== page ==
Warriors

Why Klay Thompson is optimistic about Warriors' 2020 NBA title hopes

Why Klay Thompson is optimistic about Warriors' 2020 NBA title hopes

"Don't let us win this one."

Those words famously uttered by Boston Red Sox first baseman Kevin Millar prior to Game 4 of the 2004 American League Championship Series against the New York Yankees have more or less served as a rallying cry for teams down on their luck. They've also served as an edict for those on the precipice of delivering the knockout blow: Don't let them get off the mat.

That line of thinking certainly fits with 2019-20 Warriors and those looking to take them off their perch. The five-time defending Western Conference champions will enter the season still licking their wounds from their 2019 NBA Finals loss and an offseason that saw them lose Kevin Durant, DeMarcus Cousins, Andre Iguodala and Shaun Livingston, while the rest of the Western Conference got stronger.

Klay Thompson will miss at least half of the season as he continues to rehab from a torn ACL, and many believe the Dubs' hopes of reaching a sixth-straight Finals are grim.

While the outlook for next year appears bleak in terms of championship potential, the rest of the West would be wise to head Millar's advice and not give the Warriors any room to breathe. While Thompson knows the road will be hard, he believes the Warriors need a is a puncher's chance.

“The West is so stacked, not just with the Lakers and Clippers but the Jazz made great moves, the Nuggets are young and upcoming, the Blazers have an amazing backcourt, the Rockets have a two-headed monster in the backcourt with two MVPs still in their prime,” Thompson told The Los Angeles Times' Arash Markazi. “So it’s going to be tough for us, but I assume I’m going to be on the court at some point and hopefully I’ll hit the ground running and we’ll be in playoff contention. That’s all we need is just a shot.”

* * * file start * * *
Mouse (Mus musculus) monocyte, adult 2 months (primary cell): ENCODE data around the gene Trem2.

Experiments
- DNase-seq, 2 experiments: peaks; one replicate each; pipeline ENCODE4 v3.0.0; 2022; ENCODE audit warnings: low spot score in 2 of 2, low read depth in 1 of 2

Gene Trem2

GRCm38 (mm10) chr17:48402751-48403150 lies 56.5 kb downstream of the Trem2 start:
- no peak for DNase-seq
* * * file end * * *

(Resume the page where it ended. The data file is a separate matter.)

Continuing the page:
[RELATED: Russell brings more star power, new element to Dubs]

Steve Kerr will have to rely on Steph Curry, Draymond Green and D'Angelo Russell to carry the load until Thompson is all systems go. But the Warriors have the championship pedigree, and undoubtedly will be motivated to prove all their doubters wrong.

While the Curry, Thompson, Green, Russell "Big Four" isn't as daunting as the one that included Durant, it's still an opponent no team will want to see in the playoffs. 

Warriors vs. Jazz watch guide: Lineups, injury report, player usage

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AP

Warriors vs. Jazz watch guide: Lineups, injury report, player usage

SAN FRANCISCO -- For years, the Jazz and Warriors have been among the top teams in the Western Conference. 

Now, following a three-game road trip, the Warriors enter Monday's matchup against the Jazz under a new distinction: The tied for worst record in the league.

Pregame coverage on NBC Sports Bay Area begins at 6:30 p.m., with tipoff scheduled for 7:40 p.m.

Following Sunday's loss to the Thunder, the Warriors fell to 2-8, despite rallying from a 20-point deficit. Meanwhile, after an eventful off-season, the Jazz come to the Bay Area fifth in the Western Conference primed for yet another postseason appearance. 

Here's everything you need to know about the matchup.

PROJECTED LINEUPS 

Warriors
G D'Angelo Russell
G Jordan Poole
F Glenn Robinson III
F Eric Paschall
C Draymond Green

Jazz
F Bojan Bogdanovic
F Royce O'Neale
C Rudy Gobert
G Donovan Mitchell
G Mike Conley

INJURY REPORT

Warriors: Stephen Curry (left hand fracture) out, Jacob Evans (left adductor strain) out, Draymond Green (left index finger sprain) is available, Kevon Looney (Neuropathy in hamstring) out, Eric Paschall (right hip contusion) available, Alen Smailagic (right ankle sprain), Omari Spellman (left ankle sprain) is questionable, Klay Thompson (left ACL rehab) is out.

Jazz: Ed Davis (left fibula fracture) is out, Dante Exum, (right knee rehab) is out, Emmanuel Mudiay (left hamstring tightness) is questionable. 

ROTATION OUTLOOK

Jazz: Mitchell has continued his rise in his third season, averaging 24.8 points, 4.8 rebounds and 4.1 assists through nine games.